And DT, our previous commentators are right: many, MANY Rhodesian blacks signed up for the RAR, BSAP, Territorials, and Selous Scouts to protect their villages from the nationalists, who would kidnap men into their ranks, rape their women, and kill anyone suspected of working with the colonists.

Posted by: John Noonan at June 19, 2009 11:22 AM

@ Chris C
"Well trained fireforces could do well in friendly second-third world nations who are fighting insurgencies, however. We should teach the Iraqis this method"

Fireforces would do well in places like the Phillpines, Africa, etc. but not in Iraq, it appears a key part in the fireforces success was napalm, which beside the fact the U.S doesn't use it anymore, which be infective in a place like Iraq.

Posted by: Airman at June 19, 2009 10:38 AM

dt: Given that the Rhodesian forces were 85% black and from 1978 on taking orders from a black President in a 2/3 majority black government . . "racist Rhodesians" is both trite and repugnant to reason.

Posted by: Murray Kruger at June 19, 2009 08:17 AM

Um dt. The RAR and the Selous Scouts were almost completely black units. They fought for Rhodesia.

Posted by: WJS at June 19, 2009 07:11 AM

I think the main point is that the Rhodesians were racist scumbags.

that's why they lost

Posted by: dt at June 19, 2009 03:56 AM

Americans don't need to use fireforce, however I can see a pseudo group like the Selous Scouts being of some use in Afghanistan... the problem is that it's much harder to flip religious zealots than African Nationalists, many of whom were kidnapped into ZANLA/ZIPRA service during the war.

Well trained fireforces could do well in friendly second-third world nations who are fighting insurgencies, however. We should teach the Iraqis this method.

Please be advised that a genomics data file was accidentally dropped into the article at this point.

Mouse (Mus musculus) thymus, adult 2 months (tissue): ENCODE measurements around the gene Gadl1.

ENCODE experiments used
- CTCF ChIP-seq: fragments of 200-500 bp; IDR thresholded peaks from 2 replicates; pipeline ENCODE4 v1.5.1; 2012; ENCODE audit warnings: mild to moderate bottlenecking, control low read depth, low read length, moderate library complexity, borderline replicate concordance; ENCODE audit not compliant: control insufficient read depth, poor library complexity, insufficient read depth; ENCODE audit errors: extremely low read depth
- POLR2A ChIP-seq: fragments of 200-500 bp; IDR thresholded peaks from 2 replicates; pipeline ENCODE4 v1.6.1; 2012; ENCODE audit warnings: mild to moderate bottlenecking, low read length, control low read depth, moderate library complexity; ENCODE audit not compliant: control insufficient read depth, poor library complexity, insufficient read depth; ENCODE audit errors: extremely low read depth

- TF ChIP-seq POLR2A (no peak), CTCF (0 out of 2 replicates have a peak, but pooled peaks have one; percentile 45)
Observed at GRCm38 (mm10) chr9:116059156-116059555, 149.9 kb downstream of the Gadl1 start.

Posted by: Chris C at June 18, 2009 09:32 PM

The problem with today's forces isn't that they're getting beaten in fire fights.

American Marines have been ambushed by superior numbers outside of CAS and can still come out top consistently.

But this won't save you from a roadside bomb while on patrol.

Posted by: fil at June 18, 2009 09:16 PM

Exactly right Alex. Most of the post-war critiques of the Rhodesians' performance centered around their obsession with kill ratios instead of psyops.

This isn't a post on how to conduct COIN ops, however. It's simply a discussion of fireforces as a military tactic. Big difference. Cheers, John

Posted by: John Noonan at June 18, 2009 09:12 PM

apply this to Afgan & Iraq & adapt system for & update for Spec Forces & Regular Forces.
Could be viable.
Replace C47s with C17s, C130s & use estd Gunships & now UAV drones.
Very doable with todays Info Tech Systems in place & have C3I.
Very doable Today with our forces & save lives

Posted by: stephen russell at June 18, 2009 08:10 PM

Evaluating a counter insurgency campaign based on its kill ratio is missing the point of COIN entirely.

Posted by: Alex at June 18, 2009 06:33 PM

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I welcome comments from everyone on my book Choppertech.
I am interested especially on hearing from former ZANLA and ZIPRA combatants who also have thier story to tell.